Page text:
Craftsman Book Company

  • Time and Materials Home Improvement Contracts


    Many home improvement contractors prefer to work under time and material (cost-plus) contracts. And for good reason. Surprises are common when remodeling or repairing an existing dwelling. With a cost-plus contract, a contractor doesn't have to absorb the loss if there's a surprise once work gets started.



    But there's a problem. Six states require that home improvement contracts show a total cost for the work in dollars and cents:


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  • Home Improvement Contracting in Indiana


    All states tip the playing field in favor of property owners who contract for residential work. Nearly every state requires very specific notices and disclosures in residential construction contracts. Even the slightest defect in an agreement can have consequences – fines, revocation of a license, charges for attorney fees, no right to collect or even jail time. All of these penalties fall on the contractor. The property owner gets a free ride.


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  • Contracting in D.C. -- The Home Solicitation Sales Notice


    Not many residential contractors think of themselves as door-to-door salespeople. But the law in most states puts nearly all residential contractors in the home solicitation sales business.



    "So what," you say. "I'm not doing anything shady. I deliver real value and have nothing but satisfied customers."


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  • Construction Contracting in Maine


    The legislature in Augusta has earned a reputation for piling on law that affects construction contractors. This month's Maine Supreme Court decision in Cellar Dwellers, Inc. v. Dominic D'Alessio, Jr. (2010 ME 32) illustrates the point.


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  • Construction Subcontract Flow-Down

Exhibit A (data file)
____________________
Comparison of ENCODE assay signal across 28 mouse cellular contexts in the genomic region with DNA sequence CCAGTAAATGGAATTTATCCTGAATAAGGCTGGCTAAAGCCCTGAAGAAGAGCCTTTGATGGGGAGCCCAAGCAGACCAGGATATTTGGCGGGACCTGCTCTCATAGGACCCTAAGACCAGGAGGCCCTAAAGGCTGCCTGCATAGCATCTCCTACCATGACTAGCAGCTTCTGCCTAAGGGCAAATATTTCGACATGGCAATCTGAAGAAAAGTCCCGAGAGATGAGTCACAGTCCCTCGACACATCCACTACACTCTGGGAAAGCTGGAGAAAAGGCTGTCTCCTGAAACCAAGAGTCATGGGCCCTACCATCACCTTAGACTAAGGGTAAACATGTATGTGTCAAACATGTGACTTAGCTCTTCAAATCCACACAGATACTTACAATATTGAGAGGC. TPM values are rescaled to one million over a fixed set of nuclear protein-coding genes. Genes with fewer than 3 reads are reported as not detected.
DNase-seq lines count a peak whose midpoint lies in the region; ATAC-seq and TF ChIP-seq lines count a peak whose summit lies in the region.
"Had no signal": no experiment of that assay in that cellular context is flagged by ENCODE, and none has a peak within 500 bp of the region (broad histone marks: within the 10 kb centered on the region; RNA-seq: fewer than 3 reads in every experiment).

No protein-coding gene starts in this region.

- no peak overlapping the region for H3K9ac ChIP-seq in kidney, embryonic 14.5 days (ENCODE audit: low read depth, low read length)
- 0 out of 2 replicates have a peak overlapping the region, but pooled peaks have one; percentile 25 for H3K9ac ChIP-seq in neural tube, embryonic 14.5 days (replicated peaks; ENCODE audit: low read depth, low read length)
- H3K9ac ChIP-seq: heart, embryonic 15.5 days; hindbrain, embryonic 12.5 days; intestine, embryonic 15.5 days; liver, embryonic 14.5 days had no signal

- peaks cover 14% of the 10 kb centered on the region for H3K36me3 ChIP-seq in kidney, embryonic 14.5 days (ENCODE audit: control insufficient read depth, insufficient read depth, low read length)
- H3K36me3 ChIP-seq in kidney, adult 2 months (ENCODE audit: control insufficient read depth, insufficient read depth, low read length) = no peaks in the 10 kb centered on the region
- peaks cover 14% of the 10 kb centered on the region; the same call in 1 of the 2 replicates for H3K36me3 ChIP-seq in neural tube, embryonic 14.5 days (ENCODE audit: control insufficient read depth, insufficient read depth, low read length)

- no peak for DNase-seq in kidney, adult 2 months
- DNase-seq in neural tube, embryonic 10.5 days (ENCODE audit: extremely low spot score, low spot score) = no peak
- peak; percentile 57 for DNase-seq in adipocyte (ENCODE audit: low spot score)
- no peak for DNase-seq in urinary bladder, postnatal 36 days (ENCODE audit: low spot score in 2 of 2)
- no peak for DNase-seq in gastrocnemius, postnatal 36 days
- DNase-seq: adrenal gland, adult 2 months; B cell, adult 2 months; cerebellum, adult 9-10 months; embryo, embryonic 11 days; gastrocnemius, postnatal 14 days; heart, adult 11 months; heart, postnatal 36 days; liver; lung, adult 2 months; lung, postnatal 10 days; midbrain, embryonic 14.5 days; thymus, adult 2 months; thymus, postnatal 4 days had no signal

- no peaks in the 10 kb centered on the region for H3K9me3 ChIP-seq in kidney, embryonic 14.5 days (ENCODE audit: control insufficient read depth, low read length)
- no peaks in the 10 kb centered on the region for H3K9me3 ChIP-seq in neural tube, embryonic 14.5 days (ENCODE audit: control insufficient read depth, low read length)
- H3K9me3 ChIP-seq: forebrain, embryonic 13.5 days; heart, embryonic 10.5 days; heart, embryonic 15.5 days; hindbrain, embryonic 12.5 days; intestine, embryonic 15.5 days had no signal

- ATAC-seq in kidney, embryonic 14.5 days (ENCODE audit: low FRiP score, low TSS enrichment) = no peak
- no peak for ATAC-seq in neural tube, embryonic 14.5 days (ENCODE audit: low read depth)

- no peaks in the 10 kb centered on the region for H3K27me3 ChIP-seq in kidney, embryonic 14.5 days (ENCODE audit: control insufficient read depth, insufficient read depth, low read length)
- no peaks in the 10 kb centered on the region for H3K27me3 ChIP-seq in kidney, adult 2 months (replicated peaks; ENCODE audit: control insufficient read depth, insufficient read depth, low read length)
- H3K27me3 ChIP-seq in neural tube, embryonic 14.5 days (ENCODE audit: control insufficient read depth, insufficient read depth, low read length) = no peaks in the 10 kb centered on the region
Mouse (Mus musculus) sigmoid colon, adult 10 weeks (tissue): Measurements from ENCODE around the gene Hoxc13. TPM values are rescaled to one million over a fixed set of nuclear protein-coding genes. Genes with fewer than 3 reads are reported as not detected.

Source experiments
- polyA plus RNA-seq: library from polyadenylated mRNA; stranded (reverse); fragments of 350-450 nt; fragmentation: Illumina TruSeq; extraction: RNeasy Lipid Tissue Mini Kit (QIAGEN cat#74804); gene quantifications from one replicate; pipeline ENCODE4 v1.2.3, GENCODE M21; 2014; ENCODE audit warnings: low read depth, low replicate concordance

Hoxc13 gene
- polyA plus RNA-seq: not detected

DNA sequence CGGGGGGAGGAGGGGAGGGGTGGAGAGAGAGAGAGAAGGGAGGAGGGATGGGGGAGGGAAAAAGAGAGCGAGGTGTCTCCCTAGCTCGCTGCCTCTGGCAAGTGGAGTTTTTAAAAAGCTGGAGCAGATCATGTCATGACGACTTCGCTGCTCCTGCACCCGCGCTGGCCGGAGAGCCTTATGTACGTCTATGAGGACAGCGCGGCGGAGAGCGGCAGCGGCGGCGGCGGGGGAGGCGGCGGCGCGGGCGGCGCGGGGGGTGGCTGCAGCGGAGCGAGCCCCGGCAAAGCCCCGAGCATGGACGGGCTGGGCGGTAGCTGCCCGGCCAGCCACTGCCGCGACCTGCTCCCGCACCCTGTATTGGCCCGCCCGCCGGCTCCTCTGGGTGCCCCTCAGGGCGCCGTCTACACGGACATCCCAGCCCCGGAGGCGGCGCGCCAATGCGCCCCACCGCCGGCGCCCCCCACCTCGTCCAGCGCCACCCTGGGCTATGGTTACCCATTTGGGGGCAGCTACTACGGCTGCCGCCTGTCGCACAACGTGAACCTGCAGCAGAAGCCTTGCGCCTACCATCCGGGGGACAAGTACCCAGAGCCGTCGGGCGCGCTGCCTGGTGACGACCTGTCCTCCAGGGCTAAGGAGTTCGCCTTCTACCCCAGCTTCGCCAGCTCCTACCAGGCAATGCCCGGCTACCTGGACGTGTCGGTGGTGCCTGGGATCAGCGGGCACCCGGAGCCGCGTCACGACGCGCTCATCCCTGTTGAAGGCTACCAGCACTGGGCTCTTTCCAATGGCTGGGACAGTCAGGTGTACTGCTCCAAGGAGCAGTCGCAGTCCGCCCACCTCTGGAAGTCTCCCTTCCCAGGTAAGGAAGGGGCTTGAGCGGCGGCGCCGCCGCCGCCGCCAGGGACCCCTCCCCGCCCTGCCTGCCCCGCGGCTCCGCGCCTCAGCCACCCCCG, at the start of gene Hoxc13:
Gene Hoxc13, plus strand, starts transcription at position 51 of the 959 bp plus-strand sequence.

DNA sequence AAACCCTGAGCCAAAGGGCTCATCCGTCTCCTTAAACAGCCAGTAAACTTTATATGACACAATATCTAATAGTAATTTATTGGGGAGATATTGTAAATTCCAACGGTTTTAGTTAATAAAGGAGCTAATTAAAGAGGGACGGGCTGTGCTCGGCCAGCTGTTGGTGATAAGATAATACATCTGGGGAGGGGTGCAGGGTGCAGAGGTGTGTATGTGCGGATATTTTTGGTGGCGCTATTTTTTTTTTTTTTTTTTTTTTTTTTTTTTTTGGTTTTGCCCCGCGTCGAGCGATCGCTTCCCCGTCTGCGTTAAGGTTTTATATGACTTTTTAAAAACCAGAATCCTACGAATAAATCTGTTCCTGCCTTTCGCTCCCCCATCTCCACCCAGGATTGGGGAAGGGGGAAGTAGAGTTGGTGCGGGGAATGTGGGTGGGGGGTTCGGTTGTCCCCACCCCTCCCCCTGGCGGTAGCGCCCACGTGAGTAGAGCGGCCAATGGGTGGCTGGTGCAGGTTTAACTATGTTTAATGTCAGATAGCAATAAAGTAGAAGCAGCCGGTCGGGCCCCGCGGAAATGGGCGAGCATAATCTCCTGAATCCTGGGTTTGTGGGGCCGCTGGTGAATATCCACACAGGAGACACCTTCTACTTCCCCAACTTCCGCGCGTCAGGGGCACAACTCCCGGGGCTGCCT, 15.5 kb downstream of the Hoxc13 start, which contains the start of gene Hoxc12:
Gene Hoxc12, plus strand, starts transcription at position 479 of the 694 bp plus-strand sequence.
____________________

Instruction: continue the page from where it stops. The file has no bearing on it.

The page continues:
Every construction contractor and subcontractor has heard the term flow-down. A few probably feel they were washed away by flow-down. I don’t think that’s necessary and will suggest a better way.


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  • 3-Day Right to Cancel – Contractors Beware


    Every contractor who does residential work knows about a home owner's three-day right to cancel. But what you may not know is how vicious this innocuous little form can be. Here's a short quiz to test your understanding. Answers are below.


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  • Changes in Minnesota Construction Contracts


    Every contractor who builds, repairs or remodels homes or apartments in Minnesota knows about One, Two, Ten.


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  • Maryland Custom Home Contracts


    If there's a load limit on construction contracts, Maryland must be getting close. The legislators in Annapolis require 21 distinct notices and disclosures in custom home building contracts. As a class, buyers of custom homes in Maryland must be among the best protected anywhere. Omitting any of these disclosures carries heavy consequences. More on that later.


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  • Construction Contracting in Hawaii


    Hawaii has a reputation for making life difficult for contractors who don't toe the line. Sometimes the results border on the ridiculous, at least from a contractor's perspective. Just ask Michael Sakatani, a Honolulu contractor doing business as 808 Development LLC.


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  • Sunset of the Texas RCCA


    The Texas Residential Construction Commission Act (TRCCA) has joined the Alamo as a memorable episode in Texas history. Like defenders of the Alamo, defenders of TRCCA went down swinging. But the result was about the same: A commendable effort that came up a little short.


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